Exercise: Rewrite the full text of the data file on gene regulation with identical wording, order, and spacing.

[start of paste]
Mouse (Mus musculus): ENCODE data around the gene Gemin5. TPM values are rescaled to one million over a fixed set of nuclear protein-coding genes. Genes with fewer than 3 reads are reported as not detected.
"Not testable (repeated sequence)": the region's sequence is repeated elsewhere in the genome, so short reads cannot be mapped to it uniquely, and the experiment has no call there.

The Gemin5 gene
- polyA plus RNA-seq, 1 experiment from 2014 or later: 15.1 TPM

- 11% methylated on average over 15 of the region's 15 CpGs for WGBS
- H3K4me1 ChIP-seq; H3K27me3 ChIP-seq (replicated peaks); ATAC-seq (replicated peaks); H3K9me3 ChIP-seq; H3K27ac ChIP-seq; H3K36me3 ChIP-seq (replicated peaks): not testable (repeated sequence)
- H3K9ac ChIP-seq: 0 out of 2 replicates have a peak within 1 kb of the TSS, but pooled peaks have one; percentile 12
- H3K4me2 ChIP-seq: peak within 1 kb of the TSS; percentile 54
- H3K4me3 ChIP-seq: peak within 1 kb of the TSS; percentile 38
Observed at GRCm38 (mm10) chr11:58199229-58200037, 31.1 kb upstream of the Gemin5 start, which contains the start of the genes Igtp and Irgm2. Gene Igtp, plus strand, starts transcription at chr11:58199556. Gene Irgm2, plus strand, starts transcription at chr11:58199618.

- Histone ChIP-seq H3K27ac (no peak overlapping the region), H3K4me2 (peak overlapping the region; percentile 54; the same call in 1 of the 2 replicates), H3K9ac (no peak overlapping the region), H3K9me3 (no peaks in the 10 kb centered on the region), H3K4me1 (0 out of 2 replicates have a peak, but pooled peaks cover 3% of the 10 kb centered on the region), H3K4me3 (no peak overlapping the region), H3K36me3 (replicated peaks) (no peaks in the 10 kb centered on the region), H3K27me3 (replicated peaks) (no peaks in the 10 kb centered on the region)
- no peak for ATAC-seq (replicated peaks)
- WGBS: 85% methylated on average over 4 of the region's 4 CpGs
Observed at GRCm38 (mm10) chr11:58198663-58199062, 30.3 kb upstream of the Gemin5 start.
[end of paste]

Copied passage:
Mouse (Mus musculus): ENCODE data around the gene Gemin5. TPM values are rescaled to one million over a fixed set of nuclear protein-coding genes. Genes with fewer than 3 reads are reported as not detected.
"Not testable (repeated sequence)": the region's sequence is repeated elsewhere in the genome, so short reads cannot be mapped to it uniquely, and the experiment has no call there.

The Gemin5 gene
- polyA plus RNA-seq, 1 experiment from 2014 or later: 15.1 TPM

- 11% methylated on average over 15 of the region's 15 CpGs for WGBS
- H3K4me1 ChIP-seq; H3K27me3 ChIP-seq (replicated peaks); ATAC-seq (replicated peaks); H3K9me3 ChIP-seq; H3K27ac ChIP-seq; H3K36me3 ChIP-seq (replicated peaks): not testable (repeated sequence)
- H3K9ac ChIP-seq: 0 out of 2 replicates have a peak within 1 kb of the TSS, but pooled peaks have one; percentile 12
- H3K4me2 ChIP-seq: peak within 1 kb of the TSS; percentile 54
- H3K4me3 ChIP-seq: peak within 1 kb of the TSS; percentile 38
Observed at GRCm38 (mm10) chr11:58199229-58200037, 31.1 kb upstream of the Gemin5 start, which contains the start of the genes Igtp and Irgm2. Gene Igtp, plus strand, starts transcription at chr11:58199556. Gene Irgm2, plus strand, starts transcription at chr11:58199618.

- Histone ChIP-seq H3K27ac (no peak overlapping the region), H3K4me2 (peak overlapping the region; percentile 54; the same call in 1 of the 2 replicates), H3K9ac (no peak overlapping the region), H3K9me3 (no peaks in the 10 kb centered on the region), H3K4me1 (0 out of 2 replicates have a peak, but pooled peaks cover 3% of the 10 kb centered on the region), H3K4me3 (no peak overlapping the region), H3K36me3 (replicated peaks) (no peaks in the 10 kb centered on the region), H3K27me3 (replicated peaks) (no peaks in the 10 kb centered on the region)
- no peak for ATAC-seq (replicated peaks)
- WGBS: 85% methylated on average over 4 of the region's 4 CpGs
Observed at GRCm38 (mm10) chr11:58198663-58199062, 30.3 kb upstream of the Gemin5 start.